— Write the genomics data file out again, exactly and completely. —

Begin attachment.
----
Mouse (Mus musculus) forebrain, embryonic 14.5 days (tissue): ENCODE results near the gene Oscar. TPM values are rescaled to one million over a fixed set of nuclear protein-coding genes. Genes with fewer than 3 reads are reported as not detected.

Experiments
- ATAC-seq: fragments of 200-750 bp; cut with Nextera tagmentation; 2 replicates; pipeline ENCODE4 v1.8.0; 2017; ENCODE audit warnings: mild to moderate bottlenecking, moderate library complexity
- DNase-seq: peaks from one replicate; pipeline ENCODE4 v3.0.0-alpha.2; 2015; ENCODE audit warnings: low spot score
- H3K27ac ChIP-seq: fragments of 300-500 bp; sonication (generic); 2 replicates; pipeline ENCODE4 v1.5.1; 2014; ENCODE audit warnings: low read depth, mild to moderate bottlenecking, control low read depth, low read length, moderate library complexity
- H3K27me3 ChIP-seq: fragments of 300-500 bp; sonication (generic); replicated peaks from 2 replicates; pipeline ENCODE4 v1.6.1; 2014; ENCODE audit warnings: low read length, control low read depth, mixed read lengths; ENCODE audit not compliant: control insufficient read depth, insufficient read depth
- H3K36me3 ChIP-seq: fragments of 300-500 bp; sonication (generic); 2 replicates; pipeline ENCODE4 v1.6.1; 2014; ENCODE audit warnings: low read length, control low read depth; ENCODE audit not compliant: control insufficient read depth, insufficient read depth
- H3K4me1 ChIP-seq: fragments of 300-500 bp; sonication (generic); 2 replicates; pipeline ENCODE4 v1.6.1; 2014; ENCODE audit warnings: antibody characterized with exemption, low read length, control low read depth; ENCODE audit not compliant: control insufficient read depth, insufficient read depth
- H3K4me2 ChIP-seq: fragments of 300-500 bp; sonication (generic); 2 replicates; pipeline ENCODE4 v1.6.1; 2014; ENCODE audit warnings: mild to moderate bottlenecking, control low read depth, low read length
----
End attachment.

Mouse (Mus musculus) forebrain, embryonic 14.5 days (tissue): ENCODE results near the gene Oscar. TPM values are rescaled to one million over a fixed set of nuclear protein-coding genes. Genes with fewer than 3 reads are reported as not detected.

Experiments
- ATAC-seq: fragments of 200-750 bp; cut with Nextera tagmentation; 2 replicates; pipeline ENCODE4 v1.8.0; 2017; ENCODE audit warnings: mild to moderate bottlenecking, moderate library complexity
- DNase-seq: peaks from one replicate; pipeline ENCODE4 v3.0.0-alpha.2; 2015; ENCODE audit warnings: low spot score
- H3K27ac ChIP-seq: fragments of 300-500 bp; sonication (generic); 2 replicates; pipeline ENCODE4 v1.5.1; 2014; ENCODE audit warnings: low read depth, mild to moderate bottlenecking, control low read depth, low read length, moderate library complexity
- H3K27me3 ChIP-seq: fragments of 300-500 bp; sonication (generic); replicated peaks from 2 replicates; pipeline ENCODE4 v1.6.1; 2014; ENCODE audit warnings: low read length, control low read depth, mixed read lengths; ENCODE audit not compliant: control insufficient read depth, insufficient read depth
- H3K36me3 ChIP-seq: fragments of 300-500 bp; sonication (generic); 2 replicates; pipeline ENCODE4 v1.6.1; 2014; ENCODE audit warnings: low read length, control low read depth; ENCODE audit not compliant: control insufficient read depth, insufficient read depth
- H3K4me1 ChIP-seq: fragments of 300-500 bp; sonication (generic); 2 replicates; pipeline ENCODE4 v1.6.1; 2014; ENCODE audit warnings: antibody characterized with exemption, low read length, control low read depth; ENCODE audit not compliant: control insufficient read depth, insufficient read depth
- H3K4me2 ChIP-seq: fragments of 300-500 bp; sonication (generic); 2 replicates; pipeline ENCODE4 v1.6.1; 2014; ENCODE audit warnings: mild to moderate bottlenecking, control low read depth, low read length